After a morning spent in an RV, waiting for the rain to clear (we didn’t just break into an RV, it belonged to friends who turned up for a night, honestly) we decided to head out and ride the Slickrock trail. But not before experiencing the strange taste sensation of garlic pancakes. Not only were they garlic-flavoured pancakes, but they were unintentionally garlic-flavoured pancakes, with no known source for the garlic. The pot didn’t taste of garlic, the raw pancake powder didn’t taste of garlic, the milk didn’t taste of garlic, the butter used in the pan wasn’t garlic butter. And yet we were faced with pancake after pancake with a strong garlic flavour.
Turning our thoughts away from garlic pancakes, we wandered a couple of hundred metres down the road to ride the famous Slickrock trail.
Firstly, let me clear up something. “Slickrock” is not terribly slick, it’s actually sandstone, and quite grippy. The slickrock on the Slickrock trail is Navajo Sandstone.The entire trail just follows white painted dashes on the rock, and apart from a few dives into brief pits of sand, is basically all riding on rock. The trail was originally developed in 1969 for motorcycles, so you’re not supposed to glare at them too much when they come revving past you. We didn’t run into many though, and they were all very friendly anyway. There’s another trail for 4x4s which criss-crosses through the same area, so you’re liable to see Jeeps posing silhouetted on the top of rock hummocks as well. That about covers it I think.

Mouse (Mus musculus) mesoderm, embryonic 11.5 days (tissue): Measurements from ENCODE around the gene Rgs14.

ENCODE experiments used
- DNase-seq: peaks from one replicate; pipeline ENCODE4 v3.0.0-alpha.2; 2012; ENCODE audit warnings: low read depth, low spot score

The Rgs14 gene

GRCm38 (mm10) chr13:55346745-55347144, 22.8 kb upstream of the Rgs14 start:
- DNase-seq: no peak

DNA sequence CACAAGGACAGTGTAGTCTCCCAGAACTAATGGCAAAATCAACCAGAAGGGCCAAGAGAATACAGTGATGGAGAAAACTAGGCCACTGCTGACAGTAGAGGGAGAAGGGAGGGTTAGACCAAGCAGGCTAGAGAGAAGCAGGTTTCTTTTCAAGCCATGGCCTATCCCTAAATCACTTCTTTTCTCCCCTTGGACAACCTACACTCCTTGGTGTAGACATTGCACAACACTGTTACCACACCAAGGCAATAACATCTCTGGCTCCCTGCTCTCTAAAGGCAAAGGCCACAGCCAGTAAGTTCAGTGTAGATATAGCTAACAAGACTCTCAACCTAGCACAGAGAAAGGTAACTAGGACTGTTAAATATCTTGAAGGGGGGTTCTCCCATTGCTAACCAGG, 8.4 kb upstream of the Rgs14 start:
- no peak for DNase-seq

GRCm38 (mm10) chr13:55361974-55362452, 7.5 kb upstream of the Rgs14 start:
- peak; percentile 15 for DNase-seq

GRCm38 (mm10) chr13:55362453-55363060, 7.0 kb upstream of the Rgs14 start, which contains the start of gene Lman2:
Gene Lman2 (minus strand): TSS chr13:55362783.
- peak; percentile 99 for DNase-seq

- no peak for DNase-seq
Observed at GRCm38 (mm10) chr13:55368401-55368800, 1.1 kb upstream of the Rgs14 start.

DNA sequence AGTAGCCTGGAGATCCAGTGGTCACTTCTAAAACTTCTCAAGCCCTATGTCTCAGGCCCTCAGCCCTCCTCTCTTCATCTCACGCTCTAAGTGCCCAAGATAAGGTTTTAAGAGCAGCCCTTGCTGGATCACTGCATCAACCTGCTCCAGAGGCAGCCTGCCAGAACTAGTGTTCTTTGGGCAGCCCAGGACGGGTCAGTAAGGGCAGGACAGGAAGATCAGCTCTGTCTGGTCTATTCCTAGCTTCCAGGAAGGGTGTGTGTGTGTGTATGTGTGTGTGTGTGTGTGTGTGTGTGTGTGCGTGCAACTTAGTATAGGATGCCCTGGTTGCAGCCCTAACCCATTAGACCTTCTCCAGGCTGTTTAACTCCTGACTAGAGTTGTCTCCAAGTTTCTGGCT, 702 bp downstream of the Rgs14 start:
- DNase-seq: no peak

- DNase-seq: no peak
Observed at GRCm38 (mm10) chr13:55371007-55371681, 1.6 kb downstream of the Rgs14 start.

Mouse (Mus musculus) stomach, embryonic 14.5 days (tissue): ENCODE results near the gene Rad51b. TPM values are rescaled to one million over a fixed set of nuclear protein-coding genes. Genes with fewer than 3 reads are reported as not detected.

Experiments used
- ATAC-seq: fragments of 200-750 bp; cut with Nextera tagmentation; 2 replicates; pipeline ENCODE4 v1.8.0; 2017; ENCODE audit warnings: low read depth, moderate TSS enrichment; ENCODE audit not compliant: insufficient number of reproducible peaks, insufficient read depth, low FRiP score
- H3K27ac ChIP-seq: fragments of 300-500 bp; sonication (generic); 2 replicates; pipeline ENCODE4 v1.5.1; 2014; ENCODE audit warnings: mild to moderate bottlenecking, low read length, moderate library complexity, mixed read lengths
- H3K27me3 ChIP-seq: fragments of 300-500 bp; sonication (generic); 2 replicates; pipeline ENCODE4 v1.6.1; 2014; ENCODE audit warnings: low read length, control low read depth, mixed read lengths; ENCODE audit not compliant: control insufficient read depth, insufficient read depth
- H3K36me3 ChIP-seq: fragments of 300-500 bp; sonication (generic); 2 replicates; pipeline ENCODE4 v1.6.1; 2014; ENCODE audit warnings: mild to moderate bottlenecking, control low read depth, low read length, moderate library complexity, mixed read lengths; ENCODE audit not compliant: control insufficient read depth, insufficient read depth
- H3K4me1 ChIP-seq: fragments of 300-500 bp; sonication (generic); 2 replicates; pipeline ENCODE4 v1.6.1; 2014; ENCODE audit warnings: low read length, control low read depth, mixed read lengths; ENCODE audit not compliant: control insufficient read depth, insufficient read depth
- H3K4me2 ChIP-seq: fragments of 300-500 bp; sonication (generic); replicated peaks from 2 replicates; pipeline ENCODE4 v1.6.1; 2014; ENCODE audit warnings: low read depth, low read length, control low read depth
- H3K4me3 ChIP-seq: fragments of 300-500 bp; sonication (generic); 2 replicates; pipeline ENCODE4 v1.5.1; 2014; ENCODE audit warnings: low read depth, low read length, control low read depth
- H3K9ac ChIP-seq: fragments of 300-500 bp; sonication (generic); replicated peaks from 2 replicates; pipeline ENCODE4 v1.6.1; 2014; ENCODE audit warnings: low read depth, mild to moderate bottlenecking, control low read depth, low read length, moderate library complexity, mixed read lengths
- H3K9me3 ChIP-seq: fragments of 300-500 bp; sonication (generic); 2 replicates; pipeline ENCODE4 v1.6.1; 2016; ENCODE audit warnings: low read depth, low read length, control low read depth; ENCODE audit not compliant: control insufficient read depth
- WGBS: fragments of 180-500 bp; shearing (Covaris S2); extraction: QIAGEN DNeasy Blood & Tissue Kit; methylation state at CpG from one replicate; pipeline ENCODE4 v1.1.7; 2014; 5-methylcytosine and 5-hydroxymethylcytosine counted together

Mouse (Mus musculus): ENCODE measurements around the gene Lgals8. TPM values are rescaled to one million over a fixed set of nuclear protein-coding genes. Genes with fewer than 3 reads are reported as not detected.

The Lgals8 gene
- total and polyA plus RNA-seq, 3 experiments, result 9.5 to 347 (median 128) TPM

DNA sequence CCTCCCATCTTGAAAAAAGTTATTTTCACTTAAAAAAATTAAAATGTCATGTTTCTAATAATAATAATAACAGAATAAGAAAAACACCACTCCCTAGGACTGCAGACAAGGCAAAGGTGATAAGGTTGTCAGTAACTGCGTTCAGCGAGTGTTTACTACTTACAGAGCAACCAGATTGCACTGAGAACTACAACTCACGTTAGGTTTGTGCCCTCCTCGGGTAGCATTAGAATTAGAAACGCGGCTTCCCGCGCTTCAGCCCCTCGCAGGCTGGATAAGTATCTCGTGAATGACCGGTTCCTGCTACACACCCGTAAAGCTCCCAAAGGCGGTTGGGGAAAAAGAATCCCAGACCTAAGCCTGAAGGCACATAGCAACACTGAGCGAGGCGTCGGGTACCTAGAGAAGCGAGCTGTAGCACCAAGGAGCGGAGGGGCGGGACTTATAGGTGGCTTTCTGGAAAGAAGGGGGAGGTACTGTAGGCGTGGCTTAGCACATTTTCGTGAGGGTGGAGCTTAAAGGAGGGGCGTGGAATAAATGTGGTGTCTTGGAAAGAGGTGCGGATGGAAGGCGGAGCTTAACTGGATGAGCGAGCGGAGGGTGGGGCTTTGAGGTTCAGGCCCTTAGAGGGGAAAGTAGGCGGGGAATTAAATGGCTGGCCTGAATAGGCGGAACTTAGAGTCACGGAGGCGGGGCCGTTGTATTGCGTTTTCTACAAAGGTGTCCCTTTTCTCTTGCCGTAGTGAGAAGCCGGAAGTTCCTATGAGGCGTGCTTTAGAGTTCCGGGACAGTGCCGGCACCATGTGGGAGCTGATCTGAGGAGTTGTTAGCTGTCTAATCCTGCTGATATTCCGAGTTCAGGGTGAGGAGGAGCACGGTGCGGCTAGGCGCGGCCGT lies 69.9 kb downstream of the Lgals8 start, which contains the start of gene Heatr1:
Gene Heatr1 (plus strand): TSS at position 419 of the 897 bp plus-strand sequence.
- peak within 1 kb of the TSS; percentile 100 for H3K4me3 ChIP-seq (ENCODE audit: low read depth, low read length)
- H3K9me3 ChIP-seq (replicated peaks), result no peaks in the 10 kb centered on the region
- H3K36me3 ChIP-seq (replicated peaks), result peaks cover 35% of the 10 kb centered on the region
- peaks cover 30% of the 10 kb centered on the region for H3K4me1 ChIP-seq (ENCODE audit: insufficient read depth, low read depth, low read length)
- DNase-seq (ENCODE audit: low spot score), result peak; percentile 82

Without further ado, here are the photos (photos of me courtesy of Greban). They’re all fairly self-explanatory and involve people riding bikes on rock, so please mentally caption them yourselves…
Distance biked: 16.9 km
Elevation gain: 348 m
Note: The garlic pancake mystery was later solved when it was revealed that there was an extra ingredient added to the batter – an oil which was garlic infused. So the RV wasn’t psychotropic, and the pancakes really were garlic-flavoured. I don’t recommend it to anyone.